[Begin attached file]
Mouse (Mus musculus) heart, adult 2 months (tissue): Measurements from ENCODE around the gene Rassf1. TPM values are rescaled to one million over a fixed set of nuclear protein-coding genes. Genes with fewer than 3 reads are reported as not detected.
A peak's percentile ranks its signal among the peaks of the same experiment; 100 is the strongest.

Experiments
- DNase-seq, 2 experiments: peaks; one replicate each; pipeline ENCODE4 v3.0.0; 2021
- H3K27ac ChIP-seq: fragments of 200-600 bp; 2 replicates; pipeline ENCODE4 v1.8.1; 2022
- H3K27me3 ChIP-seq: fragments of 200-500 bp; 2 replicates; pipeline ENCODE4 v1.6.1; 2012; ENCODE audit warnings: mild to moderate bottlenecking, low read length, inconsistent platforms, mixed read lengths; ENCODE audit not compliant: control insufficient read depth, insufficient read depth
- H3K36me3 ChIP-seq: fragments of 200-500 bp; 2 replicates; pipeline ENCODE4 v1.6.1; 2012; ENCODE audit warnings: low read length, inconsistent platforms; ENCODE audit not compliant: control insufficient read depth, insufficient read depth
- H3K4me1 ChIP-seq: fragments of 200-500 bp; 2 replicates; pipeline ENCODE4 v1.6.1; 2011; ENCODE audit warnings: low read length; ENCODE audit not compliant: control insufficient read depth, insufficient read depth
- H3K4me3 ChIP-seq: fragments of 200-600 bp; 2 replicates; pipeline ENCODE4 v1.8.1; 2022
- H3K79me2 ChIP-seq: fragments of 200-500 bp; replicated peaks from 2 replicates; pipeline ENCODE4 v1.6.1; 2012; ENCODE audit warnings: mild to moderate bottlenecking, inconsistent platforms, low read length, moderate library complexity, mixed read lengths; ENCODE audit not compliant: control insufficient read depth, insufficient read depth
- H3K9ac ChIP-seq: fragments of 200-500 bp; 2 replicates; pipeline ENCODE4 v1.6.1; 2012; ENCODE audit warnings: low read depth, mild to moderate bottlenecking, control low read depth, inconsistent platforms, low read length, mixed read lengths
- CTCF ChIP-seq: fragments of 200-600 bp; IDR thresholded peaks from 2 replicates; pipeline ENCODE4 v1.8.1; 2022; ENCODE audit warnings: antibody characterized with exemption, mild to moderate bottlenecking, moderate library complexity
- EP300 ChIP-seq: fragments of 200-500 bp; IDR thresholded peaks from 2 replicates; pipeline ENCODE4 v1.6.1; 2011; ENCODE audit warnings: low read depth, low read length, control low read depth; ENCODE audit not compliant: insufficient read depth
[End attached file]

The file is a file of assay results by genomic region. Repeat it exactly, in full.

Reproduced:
Mouse (Mus musculus) heart, adult 2 months (tissue): Measurements from ENCODE around the gene Rassf1. TPM values are rescaled to one million over a fixed set of nuclear protein-coding genes. Genes with fewer than 3 reads are reported as not detected.
A peak's percentile ranks its signal among the peaks of the same experiment; 100 is the strongest.

Experiments
- DNase-seq, 2 experiments: peaks; one replicate each; pipeline ENCODE4 v3.0.0; 2021
- H3K27ac ChIP-seq: fragments of 200-600 bp; 2 replicates; pipeline ENCODE4 v1.8.1; 2022
- H3K27me3 ChIP-seq: fragments of 200-500 bp; 2 replicates; pipeline ENCODE4 v1.6.1; 2012; ENCODE audit warnings: mild to moderate bottlenecking, low read length, inconsistent platforms, mixed read lengths; ENCODE audit not compliant: control insufficient read depth, insufficient read depth
- H3K36me3 ChIP-seq: fragments of 200-500 bp; 2 replicates; pipeline ENCODE4 v1.6.1; 2012; ENCODE audit warnings: low read length, inconsistent platforms; ENCODE audit not compliant: control insufficient read depth, insufficient read depth
- H3K4me1 ChIP-seq: fragments of 200-500 bp; 2 replicates; pipeline ENCODE4 v1.6.1; 2011; ENCODE audit warnings: low read length; ENCODE audit not compliant: control insufficient read depth, insufficient read depth
- H3K4me3 ChIP-seq: fragments of 200-600 bp; 2 replicates; pipeline ENCODE4 v1.8.1; 2022
- H3K79me2 ChIP-seq: fragments of 200-500 bp; replicated peaks from 2 replicates; pipeline ENCODE4 v1.6.1; 2012; ENCODE audit warnings: mild to moderate bottlenecking, inconsistent platforms, low read length, moderate library complexity, mixed read lengths; ENCODE audit not compliant: control insufficient read depth, insufficient read depth
- H3K9ac ChIP-seq: fragments of 200-500 bp; 2 replicates; pipeline ENCODE4 v1.6.1; 2012; ENCODE audit warnings: low read depth, mild to moderate bottlenecking, control low read depth, inconsistent platforms, low read length, mixed read lengths
- CTCF ChIP-seq: fragments of 200-600 bp; IDR thresholded peaks from 2 replicates; pipeline ENCODE4 v1.8.1; 2022; ENCODE audit warnings: antibody characterized with exemption, mild to moderate bottlenecking, moderate library complexity
- EP300 ChIP-seq: fragments of 200-500 bp; IDR thresholded peaks from 2 replicates; pipeline ENCODE4 v1.6.1; 2011; ENCODE audit warnings: low read depth, low read length, control low read depth; ENCODE audit not compliant: insufficient read depth